Seattle, WA – In response to Seattle Mayor Durkan’s Proclamation of Civil Emergency in the fight against COVID-19, the Low Income Housing Institute (LIHI) is opening a new tiny house village located at 612 22nd Ave (22nd & E. Cherry) in the Central Area on land owned by The Christ Spirit Church. In addition, LIHI is doubling the size of Lake Union Village (LUV) located at 800 Aloha St. in South Lake Union. A total of 50 new tiny houses will shelter up to 60 people experiencing homelessness including singles, couples and people with pets.
The new village, T.C. Spirit Village, and the expansion at LUV opens on Wednesday, April 15, and provides shelter, safety, hygiene, food, and on-site case management for vulnerable individuals at risk of exposure to the Coronavirus. T.C. Spirit Village will receive referrals of Native Americans, Alaskan Natives and African Americans who are underserved and over-represented in the homeless population. LUV provides shelter for homeless individuals including those living with mental illness, alcoholism and/or chemical dependency. Lifelong provides behavioral health services at LUV.
Important: Press are invited to visit the two villages on Thursday, April 16, 10am – 1pm, on a first come first serve staggered basis to ensure small groups and physical distance between persons. If interviewing, please bring boom mic to ensure minimum 6-10 feet distance during these. No footage allowed of persons without prior consent. RSVP required to Josh Castle along with confirmation – (206) 334-0508 / firstname.lastname@example.org.
T.C. Spirit Village includes 28 tiny houses; a community kitchen, a hygiene building with restrooms, showers, and laundry, staff and counseling offices, and a security pavilion. There is 24/7 staffing and case management on-site to help up to 32 residents obtain housing, employment, health care, education, and other services. Members of The Christ Spirit Church will provide donations, services, food and other support. The village is receiving operational support from the Seattle Human Services Department. “We The Christ Spirit Church are our brother’s keeper. We have been longtime advocates for ending homelessness, and this is an opportunity to continue in collaboration with LIHI and the City,” stated Rev. Willie Seals.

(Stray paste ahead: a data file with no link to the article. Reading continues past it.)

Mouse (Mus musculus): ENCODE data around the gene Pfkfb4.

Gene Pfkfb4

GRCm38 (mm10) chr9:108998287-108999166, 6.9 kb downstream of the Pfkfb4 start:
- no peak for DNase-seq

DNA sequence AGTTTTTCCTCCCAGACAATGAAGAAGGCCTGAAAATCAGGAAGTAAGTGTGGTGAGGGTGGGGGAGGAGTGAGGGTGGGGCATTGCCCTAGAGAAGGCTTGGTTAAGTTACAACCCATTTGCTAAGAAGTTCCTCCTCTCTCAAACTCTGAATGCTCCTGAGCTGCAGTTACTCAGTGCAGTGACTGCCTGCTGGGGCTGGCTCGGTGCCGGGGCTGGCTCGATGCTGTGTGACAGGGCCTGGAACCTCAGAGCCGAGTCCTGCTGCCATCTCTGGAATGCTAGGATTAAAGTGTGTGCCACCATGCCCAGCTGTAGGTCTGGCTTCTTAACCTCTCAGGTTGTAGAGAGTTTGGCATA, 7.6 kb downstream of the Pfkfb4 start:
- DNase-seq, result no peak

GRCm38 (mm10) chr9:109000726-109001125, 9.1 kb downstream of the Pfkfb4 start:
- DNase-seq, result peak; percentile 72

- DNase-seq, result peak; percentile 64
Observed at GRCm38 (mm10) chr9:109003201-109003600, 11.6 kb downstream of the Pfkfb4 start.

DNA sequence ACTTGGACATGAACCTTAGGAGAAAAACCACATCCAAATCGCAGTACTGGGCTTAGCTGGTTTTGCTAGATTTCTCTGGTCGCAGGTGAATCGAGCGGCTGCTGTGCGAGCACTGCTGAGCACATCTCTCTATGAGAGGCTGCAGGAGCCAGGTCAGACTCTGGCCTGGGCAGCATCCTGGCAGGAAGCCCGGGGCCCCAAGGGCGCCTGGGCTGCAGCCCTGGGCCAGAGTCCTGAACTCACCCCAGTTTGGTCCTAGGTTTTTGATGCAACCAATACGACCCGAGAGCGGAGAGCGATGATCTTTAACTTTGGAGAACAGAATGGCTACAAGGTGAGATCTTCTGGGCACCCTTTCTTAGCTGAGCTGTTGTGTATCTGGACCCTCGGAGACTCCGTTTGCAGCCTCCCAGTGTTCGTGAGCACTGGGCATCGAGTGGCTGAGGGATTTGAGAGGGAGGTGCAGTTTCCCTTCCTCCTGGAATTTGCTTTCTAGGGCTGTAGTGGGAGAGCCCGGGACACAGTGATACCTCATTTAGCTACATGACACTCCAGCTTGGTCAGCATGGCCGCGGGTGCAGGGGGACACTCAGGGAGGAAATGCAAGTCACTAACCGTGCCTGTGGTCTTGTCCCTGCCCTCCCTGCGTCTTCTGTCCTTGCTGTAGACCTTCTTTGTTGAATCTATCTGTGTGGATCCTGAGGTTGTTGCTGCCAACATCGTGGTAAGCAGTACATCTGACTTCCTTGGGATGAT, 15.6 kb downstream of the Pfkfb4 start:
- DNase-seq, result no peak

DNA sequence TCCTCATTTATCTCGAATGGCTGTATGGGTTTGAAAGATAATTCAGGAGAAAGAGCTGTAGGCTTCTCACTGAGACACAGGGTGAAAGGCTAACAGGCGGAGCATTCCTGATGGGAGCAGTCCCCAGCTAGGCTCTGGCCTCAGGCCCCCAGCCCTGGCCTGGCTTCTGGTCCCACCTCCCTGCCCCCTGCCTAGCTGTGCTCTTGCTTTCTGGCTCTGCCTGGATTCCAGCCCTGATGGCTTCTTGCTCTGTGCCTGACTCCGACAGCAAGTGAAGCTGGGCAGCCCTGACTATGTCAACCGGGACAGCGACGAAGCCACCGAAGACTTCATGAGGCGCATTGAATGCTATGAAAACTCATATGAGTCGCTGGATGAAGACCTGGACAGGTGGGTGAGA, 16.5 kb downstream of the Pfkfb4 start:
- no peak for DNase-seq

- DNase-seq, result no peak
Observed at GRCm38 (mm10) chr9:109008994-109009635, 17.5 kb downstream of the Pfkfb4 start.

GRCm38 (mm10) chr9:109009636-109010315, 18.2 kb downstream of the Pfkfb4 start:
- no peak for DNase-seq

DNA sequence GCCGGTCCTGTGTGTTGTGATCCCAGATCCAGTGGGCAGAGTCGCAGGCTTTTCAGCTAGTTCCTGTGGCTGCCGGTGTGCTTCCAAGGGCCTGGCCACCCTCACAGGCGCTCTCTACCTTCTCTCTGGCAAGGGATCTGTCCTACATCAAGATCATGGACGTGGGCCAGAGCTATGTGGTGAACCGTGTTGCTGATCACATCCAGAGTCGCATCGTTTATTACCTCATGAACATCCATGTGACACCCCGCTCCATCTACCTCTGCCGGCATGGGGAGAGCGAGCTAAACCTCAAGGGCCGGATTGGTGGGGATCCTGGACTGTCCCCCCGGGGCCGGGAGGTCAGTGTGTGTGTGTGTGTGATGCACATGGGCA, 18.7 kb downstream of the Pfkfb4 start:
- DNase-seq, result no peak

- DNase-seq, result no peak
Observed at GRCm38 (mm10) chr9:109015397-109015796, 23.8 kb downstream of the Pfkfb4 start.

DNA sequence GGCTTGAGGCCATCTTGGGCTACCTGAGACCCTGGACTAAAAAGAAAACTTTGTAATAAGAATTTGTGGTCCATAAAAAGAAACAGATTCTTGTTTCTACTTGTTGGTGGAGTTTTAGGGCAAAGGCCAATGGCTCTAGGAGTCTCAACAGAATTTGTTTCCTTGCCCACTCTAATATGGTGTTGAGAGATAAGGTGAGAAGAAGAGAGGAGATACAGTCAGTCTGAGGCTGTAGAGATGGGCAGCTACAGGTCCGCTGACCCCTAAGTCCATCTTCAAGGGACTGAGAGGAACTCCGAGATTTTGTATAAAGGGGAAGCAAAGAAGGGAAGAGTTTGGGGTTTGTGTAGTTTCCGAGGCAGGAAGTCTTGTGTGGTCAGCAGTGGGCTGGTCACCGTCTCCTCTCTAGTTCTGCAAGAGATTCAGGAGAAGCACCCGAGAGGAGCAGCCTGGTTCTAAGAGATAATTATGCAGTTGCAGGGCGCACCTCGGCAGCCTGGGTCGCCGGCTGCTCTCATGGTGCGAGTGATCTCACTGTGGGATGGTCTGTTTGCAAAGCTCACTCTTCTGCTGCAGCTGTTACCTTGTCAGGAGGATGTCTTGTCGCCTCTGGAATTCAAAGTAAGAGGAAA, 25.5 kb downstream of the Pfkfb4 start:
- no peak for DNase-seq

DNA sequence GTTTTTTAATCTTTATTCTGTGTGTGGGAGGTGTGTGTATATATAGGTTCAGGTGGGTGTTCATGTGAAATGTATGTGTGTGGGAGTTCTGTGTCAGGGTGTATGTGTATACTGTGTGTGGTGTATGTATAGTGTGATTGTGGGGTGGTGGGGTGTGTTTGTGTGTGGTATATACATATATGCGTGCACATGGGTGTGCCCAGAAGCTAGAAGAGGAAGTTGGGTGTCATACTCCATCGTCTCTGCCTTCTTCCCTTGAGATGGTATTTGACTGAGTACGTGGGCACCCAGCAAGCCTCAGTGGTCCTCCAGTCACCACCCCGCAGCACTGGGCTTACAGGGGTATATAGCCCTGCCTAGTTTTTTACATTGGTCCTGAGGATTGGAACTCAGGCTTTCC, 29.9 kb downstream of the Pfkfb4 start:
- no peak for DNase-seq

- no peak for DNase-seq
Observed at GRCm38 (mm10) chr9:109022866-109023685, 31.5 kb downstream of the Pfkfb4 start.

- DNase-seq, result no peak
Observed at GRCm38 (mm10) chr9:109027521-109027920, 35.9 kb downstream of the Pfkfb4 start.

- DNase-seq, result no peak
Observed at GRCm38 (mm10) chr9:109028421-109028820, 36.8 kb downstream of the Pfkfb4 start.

The pre-apprenticeship students in the Tulalip Tribes TERO Program constructed 13 tiny houses at T.C. Spirit Village. Art completed by artist Ty Juvinel decorates the doors. “We applaud the significant contribution of the Tulalip Tribes TERO Program. The students have built over 10% of all the tiny houses in Seattle,” said Sharon Lee, LIHI Executive Director. “The partnership with LIHI has not only allowed us to build tiny houses for the homeless, but has helped us navigate lives and futures. Our students have been honored and grateful to contribute to helping those in need,” remarked Summer Hammons, Tulalip Tribes TERO Program Director.